It may be that the ``public interest'' is not being served. The first response here is that the American people don't see it this way. Every time they are asked, in whatever fashion, they answer that they like the present system just fine, thank you. Do you mind an arrangement, pollsters ask, where one party controls the presidency and the other, one or both houses of Congress? Not at all, the people say. Perhaps their most eloquent statement came a half-century ago, and involved Franklin Roosevelt's celebrated ``court packing'' plan. FDR had been reelected for a second term in November 1936 by one of the largest margins in American history, and his Democratic Party won overwhelming majorities in Congress. Frustrated by Supreme Court actions in declaring unconstitutional some of the most important legislation of his administration's first years, Roosevelt decided in early 1937 that he had an unequivocal mandate to end the court's ``obstructionism.''
He asked Congress to approve a reorganization act that would add a new Supreme Court justice whenever one of the sitting justices reached the age of 70 and did not retire. No one doubted that FDR's objective was not to increase efficiency but to obtain new seats that could be filled with pro-New Deal appointees. Roosevelt's attempt failed spectacularly, eventually getting voted down by a Senate that the President's party controlled 5 to 1. FDR lost the court-packing battle because the populace -- including segments most supportive of him -- was firmly committed to the independence of the three branches. Two-thirds of those polled nationally by Gallup in late February and early March 1937 wanted Congress to reject Roosevelt's plan.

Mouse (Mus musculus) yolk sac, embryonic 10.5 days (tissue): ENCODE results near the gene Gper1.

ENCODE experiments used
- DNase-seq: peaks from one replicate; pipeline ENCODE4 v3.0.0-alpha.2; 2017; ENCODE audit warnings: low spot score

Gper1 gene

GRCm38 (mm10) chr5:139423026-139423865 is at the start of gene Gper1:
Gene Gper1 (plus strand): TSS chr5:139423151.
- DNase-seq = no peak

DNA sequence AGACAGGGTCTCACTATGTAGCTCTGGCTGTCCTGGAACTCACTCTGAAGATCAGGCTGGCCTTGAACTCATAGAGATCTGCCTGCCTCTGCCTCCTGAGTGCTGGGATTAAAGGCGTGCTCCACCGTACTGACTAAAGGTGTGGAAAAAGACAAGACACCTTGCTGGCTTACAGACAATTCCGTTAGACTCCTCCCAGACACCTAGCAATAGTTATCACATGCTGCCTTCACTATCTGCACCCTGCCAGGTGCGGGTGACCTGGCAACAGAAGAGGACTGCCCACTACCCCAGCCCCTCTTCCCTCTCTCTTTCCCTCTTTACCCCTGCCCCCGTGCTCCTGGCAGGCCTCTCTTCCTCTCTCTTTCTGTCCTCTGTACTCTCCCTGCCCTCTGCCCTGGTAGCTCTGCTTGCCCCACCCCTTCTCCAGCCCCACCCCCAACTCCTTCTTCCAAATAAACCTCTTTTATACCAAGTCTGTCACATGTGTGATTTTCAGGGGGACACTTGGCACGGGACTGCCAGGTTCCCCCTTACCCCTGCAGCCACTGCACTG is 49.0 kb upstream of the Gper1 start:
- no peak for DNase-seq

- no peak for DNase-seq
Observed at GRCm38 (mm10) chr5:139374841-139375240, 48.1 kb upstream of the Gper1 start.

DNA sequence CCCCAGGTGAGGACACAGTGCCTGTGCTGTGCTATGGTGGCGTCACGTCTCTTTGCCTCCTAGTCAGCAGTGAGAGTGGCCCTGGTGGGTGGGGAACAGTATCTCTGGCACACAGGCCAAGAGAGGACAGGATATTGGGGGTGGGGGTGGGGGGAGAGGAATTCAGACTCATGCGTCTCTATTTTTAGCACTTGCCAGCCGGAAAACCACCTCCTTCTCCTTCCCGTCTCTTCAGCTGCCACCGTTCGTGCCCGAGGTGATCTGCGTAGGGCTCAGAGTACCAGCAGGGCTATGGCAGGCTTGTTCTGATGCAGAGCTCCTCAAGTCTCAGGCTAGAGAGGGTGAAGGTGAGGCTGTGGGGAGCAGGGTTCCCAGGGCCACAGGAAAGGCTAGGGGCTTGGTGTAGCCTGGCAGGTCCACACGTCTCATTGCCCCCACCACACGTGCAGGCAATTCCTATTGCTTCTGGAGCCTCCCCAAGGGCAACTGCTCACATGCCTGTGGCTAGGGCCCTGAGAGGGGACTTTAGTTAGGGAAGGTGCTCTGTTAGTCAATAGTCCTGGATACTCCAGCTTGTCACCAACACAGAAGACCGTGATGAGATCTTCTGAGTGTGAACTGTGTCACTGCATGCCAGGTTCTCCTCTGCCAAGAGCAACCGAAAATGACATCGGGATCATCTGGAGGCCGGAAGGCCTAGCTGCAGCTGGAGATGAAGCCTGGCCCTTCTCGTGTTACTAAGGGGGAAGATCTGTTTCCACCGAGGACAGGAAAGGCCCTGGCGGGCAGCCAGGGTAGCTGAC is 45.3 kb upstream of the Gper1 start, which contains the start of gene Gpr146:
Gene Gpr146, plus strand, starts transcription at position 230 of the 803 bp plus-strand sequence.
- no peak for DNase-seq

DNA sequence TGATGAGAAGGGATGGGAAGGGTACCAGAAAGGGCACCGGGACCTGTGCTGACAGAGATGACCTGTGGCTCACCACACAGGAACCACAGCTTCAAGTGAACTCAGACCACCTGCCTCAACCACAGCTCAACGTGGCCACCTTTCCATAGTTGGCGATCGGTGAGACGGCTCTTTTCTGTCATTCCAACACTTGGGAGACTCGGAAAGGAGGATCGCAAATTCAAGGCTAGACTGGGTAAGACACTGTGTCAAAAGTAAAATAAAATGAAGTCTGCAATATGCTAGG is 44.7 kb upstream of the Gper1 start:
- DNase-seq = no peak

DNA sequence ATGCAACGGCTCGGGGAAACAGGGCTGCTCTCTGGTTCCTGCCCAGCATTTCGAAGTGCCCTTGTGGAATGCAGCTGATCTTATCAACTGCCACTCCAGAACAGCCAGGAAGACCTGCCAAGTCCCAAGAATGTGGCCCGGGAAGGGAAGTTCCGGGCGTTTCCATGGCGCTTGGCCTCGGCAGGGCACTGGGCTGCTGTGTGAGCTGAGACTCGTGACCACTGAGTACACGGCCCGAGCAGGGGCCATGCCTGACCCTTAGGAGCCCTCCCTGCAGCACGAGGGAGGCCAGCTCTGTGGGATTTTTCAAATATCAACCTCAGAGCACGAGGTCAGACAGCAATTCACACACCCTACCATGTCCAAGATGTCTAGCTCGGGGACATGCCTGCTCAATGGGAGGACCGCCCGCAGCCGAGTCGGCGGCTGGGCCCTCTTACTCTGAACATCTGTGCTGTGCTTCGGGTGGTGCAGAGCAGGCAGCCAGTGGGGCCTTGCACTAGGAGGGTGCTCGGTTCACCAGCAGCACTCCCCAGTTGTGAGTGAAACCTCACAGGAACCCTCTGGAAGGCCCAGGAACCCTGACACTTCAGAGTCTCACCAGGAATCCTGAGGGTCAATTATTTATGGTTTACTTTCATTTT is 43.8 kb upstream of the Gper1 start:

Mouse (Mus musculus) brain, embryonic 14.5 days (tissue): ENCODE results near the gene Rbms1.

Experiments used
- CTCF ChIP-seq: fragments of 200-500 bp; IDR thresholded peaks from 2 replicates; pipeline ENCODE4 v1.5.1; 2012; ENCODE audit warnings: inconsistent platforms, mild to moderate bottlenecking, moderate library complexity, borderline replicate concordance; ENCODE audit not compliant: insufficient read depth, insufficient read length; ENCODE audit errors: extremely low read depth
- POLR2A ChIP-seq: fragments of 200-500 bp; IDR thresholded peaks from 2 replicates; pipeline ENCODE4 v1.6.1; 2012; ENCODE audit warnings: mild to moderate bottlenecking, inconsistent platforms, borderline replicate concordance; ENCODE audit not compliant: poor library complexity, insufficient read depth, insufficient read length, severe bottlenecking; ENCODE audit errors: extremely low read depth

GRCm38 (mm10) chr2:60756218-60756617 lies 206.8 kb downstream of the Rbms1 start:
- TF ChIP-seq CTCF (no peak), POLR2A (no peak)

Americans still display a deep regard for separation of powers. But is their faith misplaced? Here, I think we need to draw on the lessons of comparative politics. Most democracies do not have anything like the American system of divided, separated authority. Is there any indication in the wealth of cross-national experience that the greater centralization of authority most other democracies provide for helps them get sounder, more coherent policy? Obviously this big, complex question cannot be answered easily, but my reading of the data strongly suggests that the answer is no.
James Madison certainly would not have been surprised by my conclusion. Madisonianism rested on the assumption that coherent control over government by any party or collection of interests would often lead to disaster -- because (1) the ruling group would attend unduly to its narrow interests, and (2) because much of the time it wouldn't have the wisdom to make good policy choices. Hence, ignorance must be made to counterbalance ignorance. Overall the public interest would best be served, Madison insisted, by an institutional arrangement ordaining governmental pluralism and requiring compromise and adjustment among the principal interests making up the society.
But again, our best guide is actual modern experience. Britain and France give their governments much greater authority to put their programs into action. Is the public interest thus served better than by the US system of divided power? Is there any other arrangement whose track record suggests that, if used in the United States, it might protect minority interests and advance sound policy better than the system Madison devised? If so, where is it? If not, why should we take seriously the continuing groanings over the ``burden'' that separation of powers makes US government bear. Separation of powers obviously has its frustrations. But isn't it just possible that -- for America at least -- the necessity of inter-branch adjustment and compromise is not an impediment to wise policy, but overall its best guarantor?
Everett C. Ladd is executive director of the Roper Center at the University of Connecticut.